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Love Live DC: Buying in DC — Step 6: Submitting an Offer

This column is written and sponsored by D.C. real estate agent and Edgewood resident Jessica Evans. Email her questions at  [email protected].

Today we’re moving on to the next step of the homebuying process!

For some buyers, this is when the thrill and excitement of touring houses (which I discussed in my last column) turns to panic and fear, understandably so since things get very real when you sign a contract for a large sum of money.

Once you find a home that you want to buy, the next step is to submit a written offer to the seller of that home, letting them know what you are offering in exchange for their property. We have a fairly standardized well established offer process here in the DC area, but I can’t say enough that every transaction is different and it’s challenging to accurately generalize.

The offer terms that you submit become part of the legally binding written contract between you and the seller, so it’s important to carefully think through what you are offering to ensure that you will be able to follow through with your contractual obligations.

Here are some of the different offer terms to be thinking about as you look at homes and prepare to submit an offer:

Price: On the surface, price is the most straightforward of the offer terms, but often one of the most difficult to decide on. The price you decide to offer should be based on an overall offer strategy, and your decision of what the home is worth to you.

Financing terms: If you are using a loan for your purchase, you will include your down payment percentage and loan amount percentage, as well as other specific details. It’s a good idea to speak with your lender when you are deciding on your offer terms to make sure you have an accurate understanding of all of the numbers associated with your offer.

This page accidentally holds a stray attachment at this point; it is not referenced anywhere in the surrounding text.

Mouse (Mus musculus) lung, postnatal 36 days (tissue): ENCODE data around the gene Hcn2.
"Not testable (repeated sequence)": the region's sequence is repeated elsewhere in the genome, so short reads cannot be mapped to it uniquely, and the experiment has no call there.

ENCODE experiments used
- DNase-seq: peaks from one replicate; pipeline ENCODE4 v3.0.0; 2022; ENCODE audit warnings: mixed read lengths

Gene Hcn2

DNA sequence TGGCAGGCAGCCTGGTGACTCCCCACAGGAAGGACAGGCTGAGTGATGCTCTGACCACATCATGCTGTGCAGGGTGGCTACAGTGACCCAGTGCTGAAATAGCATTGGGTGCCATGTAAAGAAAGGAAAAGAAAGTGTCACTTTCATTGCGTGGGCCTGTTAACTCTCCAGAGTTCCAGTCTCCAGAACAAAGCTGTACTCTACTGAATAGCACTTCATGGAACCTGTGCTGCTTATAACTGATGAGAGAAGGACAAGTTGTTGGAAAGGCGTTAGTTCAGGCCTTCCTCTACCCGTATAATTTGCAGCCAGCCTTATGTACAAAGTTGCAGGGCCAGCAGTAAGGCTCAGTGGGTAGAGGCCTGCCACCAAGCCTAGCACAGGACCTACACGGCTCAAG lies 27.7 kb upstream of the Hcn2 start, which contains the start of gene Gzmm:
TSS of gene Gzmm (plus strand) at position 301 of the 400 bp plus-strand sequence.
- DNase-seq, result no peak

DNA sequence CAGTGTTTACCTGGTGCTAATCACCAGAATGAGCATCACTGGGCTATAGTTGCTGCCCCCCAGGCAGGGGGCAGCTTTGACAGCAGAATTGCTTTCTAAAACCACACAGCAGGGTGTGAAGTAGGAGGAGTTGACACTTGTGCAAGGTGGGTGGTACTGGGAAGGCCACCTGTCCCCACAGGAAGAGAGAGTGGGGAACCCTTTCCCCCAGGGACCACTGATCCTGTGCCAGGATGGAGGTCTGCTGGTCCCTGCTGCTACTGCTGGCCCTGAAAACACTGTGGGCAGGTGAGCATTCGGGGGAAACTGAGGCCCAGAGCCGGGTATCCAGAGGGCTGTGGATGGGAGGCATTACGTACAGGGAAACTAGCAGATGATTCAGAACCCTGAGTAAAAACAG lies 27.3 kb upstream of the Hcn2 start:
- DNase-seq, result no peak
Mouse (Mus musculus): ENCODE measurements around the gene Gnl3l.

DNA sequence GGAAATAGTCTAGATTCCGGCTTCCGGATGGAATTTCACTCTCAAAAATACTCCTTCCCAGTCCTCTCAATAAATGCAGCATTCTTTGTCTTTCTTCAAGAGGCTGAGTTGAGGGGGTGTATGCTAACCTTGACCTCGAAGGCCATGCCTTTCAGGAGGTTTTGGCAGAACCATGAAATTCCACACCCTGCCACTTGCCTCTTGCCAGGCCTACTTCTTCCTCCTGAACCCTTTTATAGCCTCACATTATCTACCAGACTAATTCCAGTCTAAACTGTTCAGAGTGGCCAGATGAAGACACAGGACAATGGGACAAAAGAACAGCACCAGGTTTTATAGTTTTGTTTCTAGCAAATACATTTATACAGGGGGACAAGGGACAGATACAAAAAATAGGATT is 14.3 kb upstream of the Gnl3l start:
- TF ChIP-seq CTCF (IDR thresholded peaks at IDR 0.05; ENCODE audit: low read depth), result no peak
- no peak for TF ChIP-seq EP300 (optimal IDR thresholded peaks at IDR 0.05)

Deposit amount: Also known as an earnest money deposit, in DC and MD this is generally 2-5% of the sales price, in VA 1% is more common. The deposit will be applied to your total “cash to close” amount at settlement, and it is an amount that is held in escrow between the contract ratification and settlement dates.

Settlement date: In our area, settlement dates average between 25-35 days from contract ratification, but it isn’t unusual to see up to 45 days. When deciding on a settlement date, its important to know what the sellers preference is, and take that into account along with your own preferences as part of the overall offer strategy. A seller may highly value a specific settlement date.

Contingencies: In the most competitive of offer situations it may be advantageous or necessary to submit an offer with no contingencies. In most offers, buyers do include contingencies, the more common ones include financing, appraisal, and home inspection. Contingencies are added options, and allow either party to exercise specific rights through an established process.


Can we see if the seller will accept this price without submitting an offer? You can, but they are unlikely to consider an offer that isn’t in writing. Sellers will want to see all offer terms before considering an offer. I am of the believe that serious offers are submitted in writing, therefore, as a buyer, if you want your offer to be seriously considered, its worth taking the time to submit it.

Can I submit more than one offer at a time? This isn’t a good idea unless you plan to buy more than one home at a time. It’s important to remember that an offer can become a legally binding contract if the seller accepts all the terms and signs off on it, and you don’t want to submit an offer where you don’t intend to or cannot fulfill the contractual obligations.

What can I do to improve my offer? The straightforward answer to this is to make the offer as appealing to the seller as possible. The first step is to find out exactly what the seller wants, and this is a conversation that should take place between a buyers agent and a listing agent before an offer is submitted. With most offer terms, you will need to consider the pros and cons, weigh the risk vs potential benefit.

It isn’t uncommon to submit a few offers in our market before ratifying a contract, and while it’s important to think through the offer terms carefully, it’s also helpful to prepare your expectations accordingly. Sometimes the first offer is a trial run which in my opinion is completely OK. Anytime you submit an offer that isn’t accepted, it’s a good idea to find out what you could have done differently to be better prepared for the next one.

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